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I am vexed by a Game Theory question regarding infinitely repeated games. Usually, strategies such as Grim Trigger or Tit-for-Tat are discussed in a context where both players have the same strategy.

However, I am wondering how to proceed when two players play different strategies, say Player 1 plays Grim Trigger and Player 2 plays Tit-for-tat.

My question is whether there exists any $\delta\in(0,1)$ for which a profile of {Grim Trigger, Tit-for-tat} constitutes an equilibrium.

The stage game payoffs are as follows:

\begin{array}{|c|c|c|} \hline & C & D \\\hline C & 3,3 & 0,4 \\\hline D & 4,0 & 2,2 \\\hline \end{array}

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Just so that we have a common understanding of the strategies you mentioned:

Grim trigger: "Play $C$ unless the outcome of any previous stage is not $(C,C)$; in that case, play $D$."

Tit-for-tat: "Start by playing $C$, and then play the action used by the other player in the previous stage."

Therefore, on equilibrium path, the outcome $(C,C)$ will be observed, and each player gets a discounted payoff of \begin{equation} 3+3\delta+3\delta^2+\cdots=\frac{3}{1-\delta}.\tag{1} \end{equation}

Suppose player 1 who adopts grim trigger deviates in the first stage only. The outcome in stage 1 would be $(D,C)$, and the outcome in all subsequent stages would be $(D,D)$ according to the strategy profile. Thus, player 1's payoff from the deviation would be \begin{equation} 4+2\delta+2\delta^2+\cdots=4+\frac{2\delta}{1-\delta}.\tag{2} \end{equation} $(1)$ and $(2)$ imply that a one-stage deviation is not profitable for player 1 if $\delta\ge\frac12$.

Suppose player 2, who adopts tit-for-tat, deviates in the first stage only. The outcome in stage 1 would be $(C,D)$, and $(D,C)$ in stage 2, $(D,D)$ in all subsequent stages. Player's payoff from the deviation would be \begin{equation} 4+0\delta+2\delta^2+2\delta^3+\cdots=4+\frac{2\delta^2}{1-\delta}.\tag{3} \end{equation} $(1)$ and $(3)$ imply that a one-stage deviation is not profitable for player 2 if $\delta\ge 1-\frac{\sqrt 2}{2}$.

Note that $\frac12>1-\frac{\sqrt2}2$. Hence, as long as $\delta\ge\frac12$, player 1 using grim trigger and player 2 using tit-for-tat can be sustained as a Nash equilibrium of the infinitely repeated prisoner's dilemma. However, that the strategy profile is not a subgame perfect equilibrium (for a similar reason why a symmetric tit-for-tat strategy profile is not subgame perfect).

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  • $\begingroup$ Thank you very much! This has made the problem much clearer to me. As I understand it, the reason why the above strategy profile is not subgame-perfect is because for a profile to be subgame-perfect it has to to induce a Nash-Equilibrium in every subgame, but here only for values $\delta > 1/2$. Is my reasoning correct here? $\endgroup$ – JAspen Jul 17 at 5:29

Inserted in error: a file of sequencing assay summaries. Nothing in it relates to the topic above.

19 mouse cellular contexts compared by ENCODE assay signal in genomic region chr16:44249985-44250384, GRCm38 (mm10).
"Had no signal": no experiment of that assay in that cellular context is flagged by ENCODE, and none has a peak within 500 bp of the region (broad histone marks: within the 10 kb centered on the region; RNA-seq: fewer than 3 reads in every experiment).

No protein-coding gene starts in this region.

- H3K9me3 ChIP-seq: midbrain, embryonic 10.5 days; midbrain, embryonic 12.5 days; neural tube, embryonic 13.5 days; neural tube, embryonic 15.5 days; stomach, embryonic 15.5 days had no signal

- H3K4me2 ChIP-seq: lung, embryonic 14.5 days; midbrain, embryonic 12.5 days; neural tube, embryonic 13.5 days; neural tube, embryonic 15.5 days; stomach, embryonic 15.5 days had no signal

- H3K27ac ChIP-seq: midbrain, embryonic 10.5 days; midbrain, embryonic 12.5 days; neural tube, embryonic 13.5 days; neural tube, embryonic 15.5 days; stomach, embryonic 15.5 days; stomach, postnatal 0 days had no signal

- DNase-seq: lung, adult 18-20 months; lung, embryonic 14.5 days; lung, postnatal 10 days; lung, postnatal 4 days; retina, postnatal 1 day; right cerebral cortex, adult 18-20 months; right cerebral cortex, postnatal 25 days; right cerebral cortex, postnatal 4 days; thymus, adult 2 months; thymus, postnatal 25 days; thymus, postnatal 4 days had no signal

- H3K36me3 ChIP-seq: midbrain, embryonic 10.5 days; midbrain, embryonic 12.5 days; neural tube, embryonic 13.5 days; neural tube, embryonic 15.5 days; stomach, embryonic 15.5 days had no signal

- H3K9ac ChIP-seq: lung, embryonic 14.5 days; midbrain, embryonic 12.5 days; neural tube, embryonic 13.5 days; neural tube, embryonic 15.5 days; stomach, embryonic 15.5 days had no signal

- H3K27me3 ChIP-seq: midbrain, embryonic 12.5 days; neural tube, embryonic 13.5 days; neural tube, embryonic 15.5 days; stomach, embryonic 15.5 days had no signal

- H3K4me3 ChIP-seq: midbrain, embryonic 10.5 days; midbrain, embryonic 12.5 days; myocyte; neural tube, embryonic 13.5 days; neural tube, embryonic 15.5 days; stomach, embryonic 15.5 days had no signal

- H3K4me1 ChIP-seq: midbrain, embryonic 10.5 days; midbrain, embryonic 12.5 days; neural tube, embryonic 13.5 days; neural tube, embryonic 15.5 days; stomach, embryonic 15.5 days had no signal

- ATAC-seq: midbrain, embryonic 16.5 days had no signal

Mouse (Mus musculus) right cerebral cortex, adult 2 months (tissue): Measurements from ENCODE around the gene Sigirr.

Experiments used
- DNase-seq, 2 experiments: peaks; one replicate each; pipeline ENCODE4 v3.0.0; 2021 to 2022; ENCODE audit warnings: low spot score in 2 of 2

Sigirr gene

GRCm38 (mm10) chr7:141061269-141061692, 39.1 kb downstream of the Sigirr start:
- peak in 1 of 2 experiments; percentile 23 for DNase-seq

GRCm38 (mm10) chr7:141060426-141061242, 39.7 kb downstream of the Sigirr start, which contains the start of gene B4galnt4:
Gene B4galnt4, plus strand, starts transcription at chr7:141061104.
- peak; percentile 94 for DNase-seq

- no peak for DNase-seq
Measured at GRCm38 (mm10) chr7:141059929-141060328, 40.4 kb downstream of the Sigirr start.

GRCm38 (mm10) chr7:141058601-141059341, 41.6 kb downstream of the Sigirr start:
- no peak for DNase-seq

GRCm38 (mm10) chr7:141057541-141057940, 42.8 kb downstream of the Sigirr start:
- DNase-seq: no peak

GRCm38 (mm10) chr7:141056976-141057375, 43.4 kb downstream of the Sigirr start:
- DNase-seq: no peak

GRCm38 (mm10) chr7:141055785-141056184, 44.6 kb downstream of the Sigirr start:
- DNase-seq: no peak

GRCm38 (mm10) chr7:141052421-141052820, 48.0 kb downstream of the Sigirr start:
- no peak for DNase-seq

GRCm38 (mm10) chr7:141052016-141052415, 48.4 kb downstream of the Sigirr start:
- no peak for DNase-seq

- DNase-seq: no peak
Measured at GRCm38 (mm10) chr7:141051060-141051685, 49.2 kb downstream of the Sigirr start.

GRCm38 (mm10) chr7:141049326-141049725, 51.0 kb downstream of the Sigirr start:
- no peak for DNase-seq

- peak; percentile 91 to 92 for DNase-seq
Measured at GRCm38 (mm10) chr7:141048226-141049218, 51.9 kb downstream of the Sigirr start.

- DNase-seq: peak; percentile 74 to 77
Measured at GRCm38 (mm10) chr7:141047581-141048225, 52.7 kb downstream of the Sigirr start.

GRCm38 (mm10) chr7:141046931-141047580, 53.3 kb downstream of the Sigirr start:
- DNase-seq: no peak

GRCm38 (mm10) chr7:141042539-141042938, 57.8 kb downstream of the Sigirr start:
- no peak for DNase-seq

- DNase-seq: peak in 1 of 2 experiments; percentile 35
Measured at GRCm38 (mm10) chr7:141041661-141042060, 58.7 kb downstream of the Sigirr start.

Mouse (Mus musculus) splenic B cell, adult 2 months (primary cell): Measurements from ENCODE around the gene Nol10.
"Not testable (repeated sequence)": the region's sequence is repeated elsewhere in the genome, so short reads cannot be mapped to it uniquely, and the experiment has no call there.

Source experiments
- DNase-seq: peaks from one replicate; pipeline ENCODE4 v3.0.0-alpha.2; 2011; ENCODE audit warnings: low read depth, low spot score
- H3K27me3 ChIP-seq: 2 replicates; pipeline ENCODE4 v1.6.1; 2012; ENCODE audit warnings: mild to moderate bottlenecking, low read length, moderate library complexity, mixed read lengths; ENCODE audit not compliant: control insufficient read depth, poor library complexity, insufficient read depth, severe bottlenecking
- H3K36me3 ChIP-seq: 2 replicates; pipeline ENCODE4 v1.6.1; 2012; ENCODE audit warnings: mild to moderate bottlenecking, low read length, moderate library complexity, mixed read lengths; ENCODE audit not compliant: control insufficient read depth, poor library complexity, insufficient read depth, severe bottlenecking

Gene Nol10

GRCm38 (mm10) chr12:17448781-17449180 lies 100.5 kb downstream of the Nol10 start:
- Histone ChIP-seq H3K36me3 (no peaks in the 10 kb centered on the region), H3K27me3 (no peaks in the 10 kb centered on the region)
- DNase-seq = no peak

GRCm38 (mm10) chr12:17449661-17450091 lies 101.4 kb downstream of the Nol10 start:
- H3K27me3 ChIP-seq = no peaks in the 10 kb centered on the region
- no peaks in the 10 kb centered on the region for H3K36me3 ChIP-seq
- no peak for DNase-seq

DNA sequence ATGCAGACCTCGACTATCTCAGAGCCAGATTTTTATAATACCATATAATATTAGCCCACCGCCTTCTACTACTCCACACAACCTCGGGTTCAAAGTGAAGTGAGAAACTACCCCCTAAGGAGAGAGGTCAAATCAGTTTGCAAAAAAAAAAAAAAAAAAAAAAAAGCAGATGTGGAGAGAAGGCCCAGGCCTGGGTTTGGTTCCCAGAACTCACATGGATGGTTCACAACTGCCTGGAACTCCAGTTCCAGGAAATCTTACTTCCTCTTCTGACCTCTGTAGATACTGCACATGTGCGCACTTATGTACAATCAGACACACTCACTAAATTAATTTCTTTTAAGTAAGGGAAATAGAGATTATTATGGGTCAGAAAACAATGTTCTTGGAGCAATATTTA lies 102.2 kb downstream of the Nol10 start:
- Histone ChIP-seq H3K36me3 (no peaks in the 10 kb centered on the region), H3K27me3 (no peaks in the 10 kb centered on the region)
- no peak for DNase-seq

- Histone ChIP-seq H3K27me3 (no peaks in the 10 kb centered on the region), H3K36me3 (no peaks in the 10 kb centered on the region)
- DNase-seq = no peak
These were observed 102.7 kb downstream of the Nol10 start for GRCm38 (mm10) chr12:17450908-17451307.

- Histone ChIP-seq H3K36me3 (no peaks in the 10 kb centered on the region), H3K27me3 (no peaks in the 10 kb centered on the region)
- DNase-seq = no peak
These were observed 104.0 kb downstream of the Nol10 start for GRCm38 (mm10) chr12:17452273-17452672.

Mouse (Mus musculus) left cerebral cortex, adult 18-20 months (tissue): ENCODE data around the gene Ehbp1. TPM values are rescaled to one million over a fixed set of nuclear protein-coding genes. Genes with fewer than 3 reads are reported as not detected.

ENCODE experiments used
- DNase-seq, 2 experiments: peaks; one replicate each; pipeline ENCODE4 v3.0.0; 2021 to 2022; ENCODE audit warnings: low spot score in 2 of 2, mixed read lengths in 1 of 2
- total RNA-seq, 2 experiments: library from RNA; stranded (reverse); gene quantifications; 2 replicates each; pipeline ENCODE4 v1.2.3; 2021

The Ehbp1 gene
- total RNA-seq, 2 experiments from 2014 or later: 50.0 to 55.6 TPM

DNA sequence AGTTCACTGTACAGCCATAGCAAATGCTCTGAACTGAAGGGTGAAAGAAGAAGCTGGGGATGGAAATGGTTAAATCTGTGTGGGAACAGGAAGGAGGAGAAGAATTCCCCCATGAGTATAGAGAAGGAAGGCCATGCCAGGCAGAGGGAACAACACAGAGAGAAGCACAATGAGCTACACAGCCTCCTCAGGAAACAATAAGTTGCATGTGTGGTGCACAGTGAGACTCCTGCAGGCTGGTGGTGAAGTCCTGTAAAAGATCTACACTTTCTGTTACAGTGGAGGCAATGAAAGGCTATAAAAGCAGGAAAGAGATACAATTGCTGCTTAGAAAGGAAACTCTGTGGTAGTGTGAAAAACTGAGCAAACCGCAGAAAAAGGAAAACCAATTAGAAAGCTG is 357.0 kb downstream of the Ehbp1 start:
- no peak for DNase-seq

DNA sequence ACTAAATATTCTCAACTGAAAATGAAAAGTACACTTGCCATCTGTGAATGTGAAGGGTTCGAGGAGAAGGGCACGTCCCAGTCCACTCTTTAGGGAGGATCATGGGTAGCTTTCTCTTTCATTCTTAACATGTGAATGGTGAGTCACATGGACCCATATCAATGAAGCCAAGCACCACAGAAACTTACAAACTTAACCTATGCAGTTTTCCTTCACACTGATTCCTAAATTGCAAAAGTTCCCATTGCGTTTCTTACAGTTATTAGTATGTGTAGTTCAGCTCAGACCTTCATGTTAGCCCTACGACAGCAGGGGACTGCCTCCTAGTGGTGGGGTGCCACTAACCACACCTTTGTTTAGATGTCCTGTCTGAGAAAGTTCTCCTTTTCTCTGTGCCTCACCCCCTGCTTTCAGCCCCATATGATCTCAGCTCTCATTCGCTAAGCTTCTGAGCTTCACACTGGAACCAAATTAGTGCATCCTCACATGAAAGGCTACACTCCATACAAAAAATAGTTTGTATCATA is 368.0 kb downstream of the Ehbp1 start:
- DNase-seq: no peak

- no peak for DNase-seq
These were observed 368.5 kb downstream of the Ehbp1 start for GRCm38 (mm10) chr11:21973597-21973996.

• $\begingroup$ @JAspen: The profile is not subgame perfect because it violates the one-stage deviation principle. For instance, player 1 can play D, then C forever, and this will yield a payoff higher than deviating only in stage 1. $\endgroup$ – Herr K. Jul 17 at 17:11
  • $\begingroup$ Could you elaborate on that point? You pointed out that by deviating in stage 1 player 1 would get a payoff of $4 + 2*\delta/(1-\delta)$. How would he get a higher payoff by playing D first, then C forever after? $\endgroup$ – JAspen Jul 18 at 20:20
  • $\begingroup$ @JAspen: Holding player 2's tit-for-tat strategy unchanged, player 1 playing $DCCC\dots$ would induce the outcome sequence $(D,C),(C,D),(C,C),(C,C),\dots$, and hence the discounted payoff $4+0\delta+3\delta^3+\cdots=4+\frac{3\delta^3}{1-\delta}$, which is greater than $4+\frac{2\delta}{1-\delta}$ if $\delta$ is sufficiently close to $1$. $\endgroup$ – Herr K. Jul 18 at 21:25
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There is not a ton to go off of with your question, so apologies for the vagueness of my answer:

First, since strategies aren’t symmetric, you will find a $\delta_1$ and $\delta_2$ for respective players.

For each player:

  1. Check the payoffs from a one-shot optimal deviation (only deviate this period) and accepting the punishment. Note that the other players strategy tells you what will happen in the future.

For the grim strategy player, the tit for tat player will play punishment next period, then return to original move, then to punishment, etc. (two infinite sums)

For the tit for tat player, the grim strategy will play punishment forever.

This could be confusing but your question doesn’t offer enough to answer.

  1. Check that the punishment is incentive compatible. That is, does the punishment constitute a Nash equilibrium. The reason for this is the punishment has to be a “credible threat” or else neither will follow it. (Perhaps think of Mutually Assured Destruction)
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